Archive for February, 2012

Please excuse this ‘generic’ outreach, but we are trying to reach out to local residents, and persons who have interest in the Nanaimo River and estuary. As you can please consider forwarding this note and background to others who may share such interest.

As you know MISSI has been involved with a proposal for an extension of the proposed National Marine Conservation Area for the Southern Strait of Georgia, recommending that the northern boundary include the Nanaimo River estuary. I have attached a map on the proposed extension to the National Marine Conservation Area, and a file that we have previously circulated.

Momentum picked up considerably following a letter we received earlier this month, requesting meetings be arranged with Parks Canada and local government, from the Minister of the Environment, the Honourable Peter Kent. This is then an excellent opportunity to further a long-term Federal/Provincial marine initiative that would address coastal, resource and sustainability interests in this largest estuary on Vancouver Island.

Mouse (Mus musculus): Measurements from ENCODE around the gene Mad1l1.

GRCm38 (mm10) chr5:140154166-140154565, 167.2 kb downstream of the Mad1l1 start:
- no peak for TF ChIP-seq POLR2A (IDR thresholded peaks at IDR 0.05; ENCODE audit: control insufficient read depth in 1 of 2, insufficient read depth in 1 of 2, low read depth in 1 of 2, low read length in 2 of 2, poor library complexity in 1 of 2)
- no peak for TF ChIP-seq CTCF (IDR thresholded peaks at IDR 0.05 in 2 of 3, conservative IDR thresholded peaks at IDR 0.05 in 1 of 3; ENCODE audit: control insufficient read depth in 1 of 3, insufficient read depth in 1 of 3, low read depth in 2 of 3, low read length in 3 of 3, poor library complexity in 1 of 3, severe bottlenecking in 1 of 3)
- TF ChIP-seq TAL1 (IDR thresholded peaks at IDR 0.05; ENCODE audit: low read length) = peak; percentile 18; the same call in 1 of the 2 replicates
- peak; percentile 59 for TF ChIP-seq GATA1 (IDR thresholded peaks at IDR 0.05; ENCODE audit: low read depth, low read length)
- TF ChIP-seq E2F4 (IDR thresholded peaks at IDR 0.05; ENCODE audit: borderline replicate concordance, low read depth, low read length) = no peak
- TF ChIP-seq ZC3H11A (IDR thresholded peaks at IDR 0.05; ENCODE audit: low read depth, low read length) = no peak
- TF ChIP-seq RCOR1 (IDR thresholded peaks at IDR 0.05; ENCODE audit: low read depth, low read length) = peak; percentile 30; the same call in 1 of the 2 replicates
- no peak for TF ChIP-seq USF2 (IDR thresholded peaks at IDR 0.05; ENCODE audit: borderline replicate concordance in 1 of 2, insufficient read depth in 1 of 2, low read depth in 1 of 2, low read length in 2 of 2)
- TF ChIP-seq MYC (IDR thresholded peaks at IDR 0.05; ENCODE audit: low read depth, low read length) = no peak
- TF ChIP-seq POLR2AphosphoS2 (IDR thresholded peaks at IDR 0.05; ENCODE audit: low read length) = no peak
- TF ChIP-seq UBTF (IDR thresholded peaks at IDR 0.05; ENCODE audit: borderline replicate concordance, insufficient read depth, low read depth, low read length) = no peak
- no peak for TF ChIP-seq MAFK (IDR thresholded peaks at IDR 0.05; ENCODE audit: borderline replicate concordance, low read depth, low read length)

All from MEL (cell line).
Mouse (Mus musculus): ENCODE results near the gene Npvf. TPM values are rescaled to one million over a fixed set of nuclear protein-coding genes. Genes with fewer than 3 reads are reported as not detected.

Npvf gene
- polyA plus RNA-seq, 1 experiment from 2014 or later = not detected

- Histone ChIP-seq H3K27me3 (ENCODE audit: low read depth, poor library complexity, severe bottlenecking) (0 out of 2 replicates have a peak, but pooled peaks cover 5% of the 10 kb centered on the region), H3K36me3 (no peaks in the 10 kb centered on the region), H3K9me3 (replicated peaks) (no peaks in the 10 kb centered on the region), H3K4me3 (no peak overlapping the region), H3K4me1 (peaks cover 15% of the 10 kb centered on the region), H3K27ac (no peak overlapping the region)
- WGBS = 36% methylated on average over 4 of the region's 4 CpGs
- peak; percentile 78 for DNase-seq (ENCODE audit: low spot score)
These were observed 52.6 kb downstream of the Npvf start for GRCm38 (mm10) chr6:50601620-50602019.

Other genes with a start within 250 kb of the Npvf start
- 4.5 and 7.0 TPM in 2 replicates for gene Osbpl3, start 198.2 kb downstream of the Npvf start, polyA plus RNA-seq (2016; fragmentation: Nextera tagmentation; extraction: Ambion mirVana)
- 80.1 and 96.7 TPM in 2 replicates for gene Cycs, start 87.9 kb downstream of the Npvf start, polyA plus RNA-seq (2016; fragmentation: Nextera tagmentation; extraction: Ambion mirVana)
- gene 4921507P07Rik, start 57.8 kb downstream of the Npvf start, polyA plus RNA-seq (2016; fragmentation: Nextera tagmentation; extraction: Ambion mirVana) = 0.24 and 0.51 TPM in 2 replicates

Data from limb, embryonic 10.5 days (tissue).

As noted in remarks by a Parks Canada director in Saturday’s local paper, it appears that there is a willingness to consider the proposed extension into the estuary, and to negotiate working relationships that would share the skills and benefits invested in an NMCA designation
(attached). Should you wish I’d be pleased to provide additional background materials, including a summary of recommendations from the Nanaimo Estuary Working Group’s 2006 report. We believe this report complements NMCA objectives, and those of the mid island region.

We are in the process of contacting all of those who we can identify with express interest in the Nanaimo River and estuary – to seek your support for this NMCA proposal. Should you wish further information, or clarification on the proposal to include the Nanaimo estuary in the Southern Strait of Georgia NMCA, please do not hesitate to contact me directly.

Thank you for your time and consideration.


Laurie Gourlay, President, MISSI

Mid Island Sustainability & Stewardship Initiative, P.O. Box 333, Cedar, B.C., V9X 1W1
(250 722-3444)

www.missimidisland.com> <info@missimidisland.com